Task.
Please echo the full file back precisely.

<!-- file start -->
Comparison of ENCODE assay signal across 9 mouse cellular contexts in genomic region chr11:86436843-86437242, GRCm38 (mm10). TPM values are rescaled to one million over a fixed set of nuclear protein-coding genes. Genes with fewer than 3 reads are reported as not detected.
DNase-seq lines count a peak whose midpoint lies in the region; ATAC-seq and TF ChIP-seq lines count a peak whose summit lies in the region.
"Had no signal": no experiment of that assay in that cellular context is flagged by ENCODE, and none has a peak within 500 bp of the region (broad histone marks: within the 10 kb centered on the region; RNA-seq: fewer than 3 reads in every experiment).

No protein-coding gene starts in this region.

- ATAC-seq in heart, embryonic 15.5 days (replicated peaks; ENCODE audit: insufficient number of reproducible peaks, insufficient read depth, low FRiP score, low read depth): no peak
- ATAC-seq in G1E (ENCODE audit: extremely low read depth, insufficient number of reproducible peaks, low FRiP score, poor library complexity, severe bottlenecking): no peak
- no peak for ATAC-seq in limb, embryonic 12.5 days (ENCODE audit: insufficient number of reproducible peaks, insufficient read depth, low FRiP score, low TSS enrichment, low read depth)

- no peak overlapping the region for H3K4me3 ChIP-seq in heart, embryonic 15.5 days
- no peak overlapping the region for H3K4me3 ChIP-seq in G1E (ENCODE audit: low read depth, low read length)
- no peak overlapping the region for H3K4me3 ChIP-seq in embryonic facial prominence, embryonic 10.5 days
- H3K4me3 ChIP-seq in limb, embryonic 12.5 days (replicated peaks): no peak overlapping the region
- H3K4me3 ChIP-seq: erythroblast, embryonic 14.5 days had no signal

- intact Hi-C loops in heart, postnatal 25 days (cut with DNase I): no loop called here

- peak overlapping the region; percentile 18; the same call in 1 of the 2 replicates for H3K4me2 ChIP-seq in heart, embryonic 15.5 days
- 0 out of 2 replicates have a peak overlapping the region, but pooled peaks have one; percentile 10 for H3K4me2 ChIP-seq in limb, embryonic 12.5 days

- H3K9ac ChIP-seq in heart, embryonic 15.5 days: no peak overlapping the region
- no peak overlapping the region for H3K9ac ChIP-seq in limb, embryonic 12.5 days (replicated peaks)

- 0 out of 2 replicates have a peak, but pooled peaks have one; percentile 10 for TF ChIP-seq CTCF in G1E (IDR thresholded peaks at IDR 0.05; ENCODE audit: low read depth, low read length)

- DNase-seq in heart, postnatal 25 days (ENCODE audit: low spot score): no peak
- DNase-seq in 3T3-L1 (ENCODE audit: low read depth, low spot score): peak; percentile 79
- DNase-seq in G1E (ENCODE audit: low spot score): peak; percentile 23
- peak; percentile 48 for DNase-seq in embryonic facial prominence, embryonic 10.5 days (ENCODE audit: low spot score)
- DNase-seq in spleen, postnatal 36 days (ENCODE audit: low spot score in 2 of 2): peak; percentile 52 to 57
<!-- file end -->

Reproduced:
Comparison of ENCODE assay signal across 9 mouse cellular contexts in genomic region chr11:86436843-86437242, GRCm38 (mm10). TPM values are rescaled to one million over a fixed set of nuclear protein-coding genes. Genes with fewer than 3 reads are reported as not detected.
DNase-seq lines count a peak whose midpoint lies in the region; ATAC-seq and TF ChIP-seq lines count a peak whose summit lies in the region.
"Had no signal": no experiment of that assay in that cellular context is flagged by ENCODE, and none has a peak within 500 bp of the region (broad histone marks: within the 10 kb centered on the region; RNA-seq: fewer than 3 reads in every experiment).

No protein-coding gene starts in this region.

- ATAC-seq in heart, embryonic 15.5 days (replicated peaks; ENCODE audit: insufficient number of reproducible peaks, insufficient read depth, low FRiP score, low read depth): no peak
- ATAC-seq in G1E (ENCODE audit: extremely low read depth, insufficient number of reproducible peaks, low FRiP score, poor library complexity, severe bottlenecking): no peak
- no peak for ATAC-seq in limb, embryonic 12.5 days (ENCODE audit: insufficient number of reproducible peaks, insufficient read depth, low FRiP score, low TSS enrichment, low read depth)

- no peak overlapping the region for H3K4me3 ChIP-seq in heart, embryonic 15.5 days
- no peak overlapping the region for H3K4me3 ChIP-seq in G1E (ENCODE audit: low read depth, low read length)
- no peak overlapping the region for H3K4me3 ChIP-seq in embryonic facial prominence, embryonic 10.5 days
- H3K4me3 ChIP-seq in limb, embryonic 12.5 days (replicated peaks): no peak overlapping the region
- H3K4me3 ChIP-seq: erythroblast, embryonic 14.5 days had no signal

- intact Hi-C loops in heart, postnatal 25 days (cut with DNase I): no loop called here

- peak overlapping the region; percentile 18; the same call in 1 of the 2 replicates for H3K4me2 ChIP-seq in heart, embryonic 15.5 days
- 0 out of 2 replicates have a peak overlapping the region, but pooled peaks have one; percentile 10 for H3K4me2 ChIP-seq in limb, embryonic 12.5 days

- H3K9ac ChIP-seq in heart, embryonic 15.5 days: no peak overlapping the region
- no peak overlapping the region for H3K9ac ChIP-seq in limb, embryonic 12.5 days (replicated peaks)

- 0 out of 2 replicates have a peak, but pooled peaks have one; percentile 10 for TF ChIP-seq CTCF in G1E (IDR thresholded peaks at IDR 0.05; ENCODE audit: low read depth, low read length)

- DNase-seq in heart, postnatal 25 days (ENCODE audit: low spot score): no peak
- DNase-seq in 3T3-L1 (ENCODE audit: low read depth, low spot score): peak; percentile 79
- DNase-seq in G1E (ENCODE audit: low spot score): peak; percentile 23
- peak; percentile 48 for DNase-seq in embryonic facial prominence, embryonic 10.5 days (ENCODE audit: low spot score)
- DNase-seq in spleen, postnatal 36 days (ENCODE audit: low spot score in 2 of 2): peak; percentile 52 to 57